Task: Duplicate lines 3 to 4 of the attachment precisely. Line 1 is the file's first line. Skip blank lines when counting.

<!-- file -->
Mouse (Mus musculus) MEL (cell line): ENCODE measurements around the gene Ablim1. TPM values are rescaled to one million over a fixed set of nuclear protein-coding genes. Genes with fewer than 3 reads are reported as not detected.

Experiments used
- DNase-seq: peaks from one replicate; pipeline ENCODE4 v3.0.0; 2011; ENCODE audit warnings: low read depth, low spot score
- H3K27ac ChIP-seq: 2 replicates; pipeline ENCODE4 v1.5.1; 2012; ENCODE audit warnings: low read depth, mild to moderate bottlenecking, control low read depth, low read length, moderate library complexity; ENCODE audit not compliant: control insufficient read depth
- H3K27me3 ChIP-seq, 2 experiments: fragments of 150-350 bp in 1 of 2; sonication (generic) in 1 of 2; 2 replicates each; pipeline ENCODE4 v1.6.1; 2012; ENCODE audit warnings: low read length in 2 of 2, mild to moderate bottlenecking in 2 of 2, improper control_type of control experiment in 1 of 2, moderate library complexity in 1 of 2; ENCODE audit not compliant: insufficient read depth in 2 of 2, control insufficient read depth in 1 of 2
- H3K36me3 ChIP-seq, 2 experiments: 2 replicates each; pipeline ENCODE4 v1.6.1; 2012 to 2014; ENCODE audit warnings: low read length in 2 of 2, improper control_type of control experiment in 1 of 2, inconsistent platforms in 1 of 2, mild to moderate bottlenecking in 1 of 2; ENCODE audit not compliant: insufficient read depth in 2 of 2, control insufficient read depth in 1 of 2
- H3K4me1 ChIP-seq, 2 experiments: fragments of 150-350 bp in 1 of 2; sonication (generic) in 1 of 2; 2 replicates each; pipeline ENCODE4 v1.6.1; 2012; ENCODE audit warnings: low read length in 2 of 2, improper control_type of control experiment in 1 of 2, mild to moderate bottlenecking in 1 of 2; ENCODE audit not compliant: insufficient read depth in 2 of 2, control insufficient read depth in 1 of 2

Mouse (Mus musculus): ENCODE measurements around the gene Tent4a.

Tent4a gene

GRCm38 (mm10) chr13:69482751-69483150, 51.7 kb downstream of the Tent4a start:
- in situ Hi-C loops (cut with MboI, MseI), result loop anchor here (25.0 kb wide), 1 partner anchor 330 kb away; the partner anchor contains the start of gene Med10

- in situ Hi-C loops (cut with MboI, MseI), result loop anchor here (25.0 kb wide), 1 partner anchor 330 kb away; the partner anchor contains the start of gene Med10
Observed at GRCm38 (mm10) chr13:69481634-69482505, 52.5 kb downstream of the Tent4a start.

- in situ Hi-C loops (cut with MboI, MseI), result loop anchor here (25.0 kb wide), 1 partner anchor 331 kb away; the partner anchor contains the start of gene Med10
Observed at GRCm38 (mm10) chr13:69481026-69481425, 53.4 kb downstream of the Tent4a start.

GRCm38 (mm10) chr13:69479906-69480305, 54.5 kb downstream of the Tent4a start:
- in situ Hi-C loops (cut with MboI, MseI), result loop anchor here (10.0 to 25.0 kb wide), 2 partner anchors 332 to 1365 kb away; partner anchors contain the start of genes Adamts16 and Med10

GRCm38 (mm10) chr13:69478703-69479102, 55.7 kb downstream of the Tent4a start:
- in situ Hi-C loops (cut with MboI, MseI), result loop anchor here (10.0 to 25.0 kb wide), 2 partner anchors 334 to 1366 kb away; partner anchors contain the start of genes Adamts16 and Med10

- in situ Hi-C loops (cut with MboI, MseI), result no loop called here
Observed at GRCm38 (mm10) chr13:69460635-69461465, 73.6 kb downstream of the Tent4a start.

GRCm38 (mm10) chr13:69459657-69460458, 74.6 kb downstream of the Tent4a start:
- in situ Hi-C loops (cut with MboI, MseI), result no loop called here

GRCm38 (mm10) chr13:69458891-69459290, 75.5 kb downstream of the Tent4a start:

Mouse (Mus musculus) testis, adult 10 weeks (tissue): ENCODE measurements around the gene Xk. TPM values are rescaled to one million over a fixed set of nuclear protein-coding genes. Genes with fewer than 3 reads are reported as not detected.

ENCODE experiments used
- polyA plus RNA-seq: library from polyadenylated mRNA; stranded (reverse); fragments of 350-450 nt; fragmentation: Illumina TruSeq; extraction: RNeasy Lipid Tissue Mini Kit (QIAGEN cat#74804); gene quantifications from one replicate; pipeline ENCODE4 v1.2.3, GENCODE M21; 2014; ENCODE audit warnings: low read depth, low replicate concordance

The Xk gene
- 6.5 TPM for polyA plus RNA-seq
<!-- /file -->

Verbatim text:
- DNase-seq: peaks from one replicate; pipeline ENCODE4 v3.0.0; 2011; ENCODE audit warnings: low read depth, low spot score
- H3K27ac ChIP-seq: 2 replicates; pipeline ENCODE4 v1.5.1; 2012; ENCODE audit warnings: low read depth, mild to moderate bottlenecking, control low read depth, low read length, moderate library complexity; ENCODE audit not compliant: control insufficient read depth